Federally recognized
Mille Lacs, Aitkin, Crow Wing and Pine counties, Minnesota
HCR 65, Box 194
Onamia, MN 56359

(612) 532-4181
Mille Lacs Band of Ojibwe

Total area: 61,000 acres
Tribally owned: 3,500 acres

Total labor force: 335 (BIA)
Highschool or higher graduate: 37.3%
Reservation population: 1,151 (BIA)
Total enrollment: 2,801
Total unemployment: 3.4%

Per capita income: $7,000 (BIA)

NOTE: While most of these reservation statistics come from tribal officers, as indicated here certain figures were obtained by Tiller from the BIA for Mille Lacs.

Mille Lacs has taken the lead in legal actions to try to regain and preserve land, water, hunting, fishing and gathering rights reserved to Ojibwe people under several land cession treaties and Executive Orders. Mille Lacs land history and leadership in the environmental and treaty rights struggles of Great Lakes native peoples is told in a booklet prepared by the Great Lakes Indian Fish and Wildlife Commission, available via a Native environmental rights index web page. Fulltexts of treaties affecting Mille Lacs, and a thorough discussion by the leading expert of the current issues in the Mille Lacs hunting-fishing rights lawsuit will be found on Minnesota Treaties page.

Mille Lacs elder and beadworker Batiste Sam worked out, in beads, this leaf pattern logo, which is created in ceramic tiles to surface the front of the new Mille Lacs Indian museum. Mille Lacs has contributed a great deal to Anishinaabe art and culture.

Maude Kegg, elder, of Mille Lacs has been vitally important in preserving Anishnaabemowin -- Ojibwe language -- in working with linguists and a tribal recording project that has produced a low-cost A CONCISE DICTIONARY OF MINNESOTA OJIBWE by John D. Nichols and Earl Nyholm, with the tribe contributing the linguistic computer database construction and subsidizing some of the printing costs (to the University of Minnesota Press). Her memories of her girlhood, raised traditionally near Mille Lacs, are published in PORTAGE LAKE: MEMORIES OF AN OJIBWE CHILDHOOD, Maude Kegg, ed. John D. Mitchell, in both the U.S. and Canada. Maude's beadwork is especially famous, and she is honored here by the dedication of MANIDOOMINENS: Sacred Seeds the art section of beadwork in her honor.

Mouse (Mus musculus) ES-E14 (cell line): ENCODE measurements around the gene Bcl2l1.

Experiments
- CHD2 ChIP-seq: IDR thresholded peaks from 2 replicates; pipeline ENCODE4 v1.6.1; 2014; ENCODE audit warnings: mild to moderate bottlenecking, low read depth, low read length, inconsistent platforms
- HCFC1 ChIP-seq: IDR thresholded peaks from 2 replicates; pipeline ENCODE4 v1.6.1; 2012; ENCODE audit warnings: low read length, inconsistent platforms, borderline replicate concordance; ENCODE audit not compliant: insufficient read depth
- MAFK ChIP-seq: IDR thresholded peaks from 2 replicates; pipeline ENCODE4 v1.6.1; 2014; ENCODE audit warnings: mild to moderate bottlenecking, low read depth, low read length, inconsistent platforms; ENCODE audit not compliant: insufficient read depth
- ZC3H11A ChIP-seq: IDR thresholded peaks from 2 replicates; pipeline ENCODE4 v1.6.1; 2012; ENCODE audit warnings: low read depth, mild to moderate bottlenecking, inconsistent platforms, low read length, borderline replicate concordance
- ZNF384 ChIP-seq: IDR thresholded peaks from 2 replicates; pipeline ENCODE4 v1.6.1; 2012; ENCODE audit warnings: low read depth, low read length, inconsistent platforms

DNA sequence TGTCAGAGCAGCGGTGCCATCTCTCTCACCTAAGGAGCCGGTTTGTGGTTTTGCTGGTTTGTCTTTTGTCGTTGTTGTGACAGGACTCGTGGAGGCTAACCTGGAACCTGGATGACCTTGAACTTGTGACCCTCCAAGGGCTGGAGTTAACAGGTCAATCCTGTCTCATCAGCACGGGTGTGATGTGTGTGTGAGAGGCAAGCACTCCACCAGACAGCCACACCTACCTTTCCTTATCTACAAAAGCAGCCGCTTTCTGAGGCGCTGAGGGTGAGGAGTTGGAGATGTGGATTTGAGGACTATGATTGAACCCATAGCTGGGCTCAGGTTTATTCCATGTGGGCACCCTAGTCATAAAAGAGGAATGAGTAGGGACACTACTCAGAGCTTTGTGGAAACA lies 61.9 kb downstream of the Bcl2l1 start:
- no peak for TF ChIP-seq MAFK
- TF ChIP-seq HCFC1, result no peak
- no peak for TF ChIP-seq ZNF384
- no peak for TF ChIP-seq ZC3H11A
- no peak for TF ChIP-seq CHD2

Little Otter Singers and drum group of Mille Lacs -- Pete Gahbow (lead), Art Gahbow, Bill Gahbow (Drumkeeper and Drumwarmer #1), Bill Erik (Drumwarmer #2), Tom Benjamin (Drumwarmer #3), Larry Smallwood, Darren Moose, Jard Gahbow, Ron White, Joe Cominghay. Little Otter was named by Pete Gahbow, when crossing the Little Otter River once driving along. The drum group is featured on a 1990 recording of drum music world wide, put together by famed Grateful Dead drummer Mickey Hart.

Little Otter has the opening song -- Grand Entry to the powwow naturally -- and another song on the "Honor the Earth Powwow" recording (1990 release) Hart put together in a 1989 visit to that powwow, held every year in Wisconsin by the Three Fires Society. Also featured are drums from other tribes of Wisconsin, Michigan and Canada. The album cover is the painting "Chippewa Dancer" (1970) by Red Laker Patrick Desjarlait. The recording's still for sale, and you can even download and play a track of the Little Otter Singers from Hart's sampler "Around the World for a Song" (1994 release). Check Mickey Hart's pages on the Deadheds' network.

Like all other Minnesota tribes, Mille Lacs has enjoyed the recent bounty of casino money, possible because of Native sovereignty. Mille Lacs owns 2 casinos, that are managed by Grand Casinos, Inc. The tribe distributes very little of the revenues realized. Casino money has made it possible to reduce unemployment virtually to nothing -- 3% compared to close to 30% for all the others. And this despite the fact that tribal members tend to be less highly educated (37% high school grads compared to more than 60% for the other tribes) than those of most other Minnesota tribes. This was accomplished through jobs in a variety of tribally-conducted beneficial programs, including a new school (intended to tackle the basic education problem). But as the Minnesota reservations map shows, Mille Lacs tribe is plagued by owning only a few small, widely scattered parcels of land. A major function of the casino revenues is increasing the tribal land base. But unlike isolated reservations, Mille Lacs is historically located on the shores of a huge lake, with good highways to the nearby Twin Cities metro area, in an area where virtually the only (white) local industry is tourism, fishing tourism. Unlike everywhere else, Mille Lacs area tourism really gets humming in the winter, when most -- except for skiing resorts -- close down.